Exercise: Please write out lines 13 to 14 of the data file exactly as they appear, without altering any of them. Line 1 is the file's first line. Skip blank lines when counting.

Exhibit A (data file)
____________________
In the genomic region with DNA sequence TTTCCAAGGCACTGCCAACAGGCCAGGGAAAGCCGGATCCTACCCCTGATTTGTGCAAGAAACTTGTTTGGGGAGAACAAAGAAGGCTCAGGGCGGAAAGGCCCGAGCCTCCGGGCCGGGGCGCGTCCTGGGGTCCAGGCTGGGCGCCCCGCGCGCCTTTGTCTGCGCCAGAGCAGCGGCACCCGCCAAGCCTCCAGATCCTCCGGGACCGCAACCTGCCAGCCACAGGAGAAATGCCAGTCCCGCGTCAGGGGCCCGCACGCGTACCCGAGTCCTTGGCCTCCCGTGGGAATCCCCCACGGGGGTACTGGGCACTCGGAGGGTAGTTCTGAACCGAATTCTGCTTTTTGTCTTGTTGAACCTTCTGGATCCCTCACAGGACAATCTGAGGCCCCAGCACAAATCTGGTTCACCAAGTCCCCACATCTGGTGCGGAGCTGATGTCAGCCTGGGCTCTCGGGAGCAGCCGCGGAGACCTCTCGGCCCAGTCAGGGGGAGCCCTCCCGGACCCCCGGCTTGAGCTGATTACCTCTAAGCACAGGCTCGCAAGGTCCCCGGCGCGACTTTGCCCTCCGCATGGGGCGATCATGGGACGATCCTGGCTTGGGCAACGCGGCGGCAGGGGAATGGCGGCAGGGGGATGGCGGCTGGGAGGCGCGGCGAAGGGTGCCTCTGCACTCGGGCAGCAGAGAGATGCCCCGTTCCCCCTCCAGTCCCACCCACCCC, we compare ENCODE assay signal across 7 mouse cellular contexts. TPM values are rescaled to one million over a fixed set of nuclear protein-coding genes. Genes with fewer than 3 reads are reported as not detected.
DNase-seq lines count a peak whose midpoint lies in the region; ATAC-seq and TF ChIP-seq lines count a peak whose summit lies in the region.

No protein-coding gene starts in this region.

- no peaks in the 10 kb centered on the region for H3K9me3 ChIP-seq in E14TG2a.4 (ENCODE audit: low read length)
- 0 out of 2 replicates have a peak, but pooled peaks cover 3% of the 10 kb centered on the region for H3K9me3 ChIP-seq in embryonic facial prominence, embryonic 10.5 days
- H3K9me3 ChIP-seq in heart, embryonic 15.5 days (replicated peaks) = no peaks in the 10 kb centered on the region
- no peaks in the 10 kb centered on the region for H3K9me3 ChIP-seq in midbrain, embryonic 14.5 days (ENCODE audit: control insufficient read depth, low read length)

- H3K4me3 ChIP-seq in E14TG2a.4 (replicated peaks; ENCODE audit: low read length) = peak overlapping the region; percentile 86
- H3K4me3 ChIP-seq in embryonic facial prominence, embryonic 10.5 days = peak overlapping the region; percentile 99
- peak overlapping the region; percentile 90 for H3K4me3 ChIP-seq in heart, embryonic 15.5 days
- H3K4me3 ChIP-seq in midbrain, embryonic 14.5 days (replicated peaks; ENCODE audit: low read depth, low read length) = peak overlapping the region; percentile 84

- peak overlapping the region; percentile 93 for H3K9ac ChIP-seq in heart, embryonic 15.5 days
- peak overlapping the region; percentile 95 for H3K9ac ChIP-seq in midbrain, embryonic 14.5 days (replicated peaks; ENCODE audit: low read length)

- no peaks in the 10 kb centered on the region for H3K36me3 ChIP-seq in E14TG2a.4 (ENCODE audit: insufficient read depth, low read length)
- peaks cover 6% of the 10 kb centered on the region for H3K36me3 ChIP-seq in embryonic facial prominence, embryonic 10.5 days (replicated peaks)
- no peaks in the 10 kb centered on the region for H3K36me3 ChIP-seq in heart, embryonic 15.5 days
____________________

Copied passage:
- peak overlapping the region; percentile 95 for H3K9ac ChIP-seq in midbrain, embryonic 14.5 days (replicated peaks; ENCODE audit: low read length)

- no peaks in the 10 kb centered on the region for H3K36me3 ChIP-seq in E14TG2a.4 (ENCODE audit: insufficient read depth, low read length)